To test this, he thinks we should consult our intuitions about cases involving subjects that have maximally comprehensive accurate sets of beliefs.  Consider an example:
Imagine that Sally’s beliefs are as accurate and comprehensive as it is humanly possible for them to be. She has true beliefs about the basic laws of the universe, and in terms of these she can explain what has happened, is happening, and will happen. She can explain the origin of the universe, the origin of the earth, the mechanisms by which cells age, and the year in which the sun will die.  She even has a complete and accurate explanation of how it is that she came to have all this information.  Consider a truth p-cells about the aging mechanism in cells.  Sally believes p-cells, and because her beliefs about these mechanisms are maximally accurate and comprehensive, there are few gaps of any sort in her information, much less important ones. Thus, she knows p-cells (33).
It’s consistent with the story that Sally doesn’t meet the conditions on knowledge imposed by a reliabilist account of knowledge.  Let’s stipulate that the processes that produce Sally’s beliefs are unreliable. We can suppose that it was a series of strange processes and unlikely events that led her to believe p-cells. Under these conditions, is Foley right that Sally knows?
I don’t share Foley’s intuition about the case.  If we stipulate that Sally is trapped inside Nozick’s experience machine, I don’t think she knows p-cells.  On this stipulation, I also fear that the case hasn’t been described in suitably neutral terms. Suppose someone believes correctly that the barn burned down because a cow kicked over a lantern.  Suppose, however, that she doesn’t know that the barn burned down, doesn’t know that a cow kicked over a lantern, and doesn’t know that the barn burned down because a cow kicked over a lantern. (Because our subject has been stuffed into Nozick’s experience machine, her beliefs are only accidentally correct.)  Can she explain why the barn burned down?  I don’t think so.  She can explain why barns burn, why cows topple lanterns, etc., but she cannot explain why events she didn’t know about transpired.  Give Sally all the knowledge she needs to be able to explain these things, and I’d probably agree that she knows p-cells. I’m less inclined to do so if you describe the case carefully as one in which most of her beliefs are only accidentally true.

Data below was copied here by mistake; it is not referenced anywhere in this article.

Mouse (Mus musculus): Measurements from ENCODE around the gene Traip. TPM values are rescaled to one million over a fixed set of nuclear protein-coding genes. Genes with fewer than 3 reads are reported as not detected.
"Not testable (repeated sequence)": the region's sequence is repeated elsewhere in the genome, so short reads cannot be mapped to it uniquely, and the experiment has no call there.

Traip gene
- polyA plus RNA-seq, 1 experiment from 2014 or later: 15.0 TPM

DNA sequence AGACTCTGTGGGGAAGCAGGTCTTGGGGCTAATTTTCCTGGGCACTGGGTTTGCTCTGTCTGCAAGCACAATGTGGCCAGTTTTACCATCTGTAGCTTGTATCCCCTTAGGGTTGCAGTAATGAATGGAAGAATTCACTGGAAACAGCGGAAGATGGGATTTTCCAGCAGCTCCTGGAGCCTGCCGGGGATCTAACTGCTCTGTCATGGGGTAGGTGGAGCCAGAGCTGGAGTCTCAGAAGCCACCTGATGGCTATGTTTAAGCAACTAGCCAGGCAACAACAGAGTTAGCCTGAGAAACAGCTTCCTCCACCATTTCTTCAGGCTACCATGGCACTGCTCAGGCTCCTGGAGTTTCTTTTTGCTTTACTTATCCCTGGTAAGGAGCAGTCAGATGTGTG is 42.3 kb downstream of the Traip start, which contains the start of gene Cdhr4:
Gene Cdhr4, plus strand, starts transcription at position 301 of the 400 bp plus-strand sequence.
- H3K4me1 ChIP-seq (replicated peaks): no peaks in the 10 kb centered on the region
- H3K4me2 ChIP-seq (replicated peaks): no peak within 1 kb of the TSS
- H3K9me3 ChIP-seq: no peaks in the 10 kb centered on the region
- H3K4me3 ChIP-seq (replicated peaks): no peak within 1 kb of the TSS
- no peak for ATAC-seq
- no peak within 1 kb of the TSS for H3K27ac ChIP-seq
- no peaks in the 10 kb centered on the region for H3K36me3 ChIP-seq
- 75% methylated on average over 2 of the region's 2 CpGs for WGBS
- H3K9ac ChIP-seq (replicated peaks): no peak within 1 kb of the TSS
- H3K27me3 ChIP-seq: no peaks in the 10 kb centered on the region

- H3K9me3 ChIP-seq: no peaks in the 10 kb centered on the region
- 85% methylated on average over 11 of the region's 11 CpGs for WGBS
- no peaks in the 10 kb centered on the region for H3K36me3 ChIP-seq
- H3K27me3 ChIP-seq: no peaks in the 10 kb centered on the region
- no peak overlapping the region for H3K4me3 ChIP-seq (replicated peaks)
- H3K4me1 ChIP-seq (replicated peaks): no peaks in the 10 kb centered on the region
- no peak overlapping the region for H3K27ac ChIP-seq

Anticipating this response, Foley tries to motivate his description of the case by noting that “Sally is fully aware that however strange and unlikely this history may be, in her case it led to her having maximally accurate and comprehensive beliefs” (34).  I still have reservations. First, I don’t think he’s entitled to describe the case as one in which Sally is ‘aware’ of these facts. Can you be aware that p if you don’t know that p?  He might argue that Sally is aware of the facts related to p-cells, but that’s a controversial description that needs justification.  Second, Sally’s beliefs about her own strange and unlikely history are among the beliefs that aren’t grounded by reliable processes.  If we think those beliefs don’t constitute knowledge, it’s not clear that they’d help to turn her belief about p-cells into knowledge.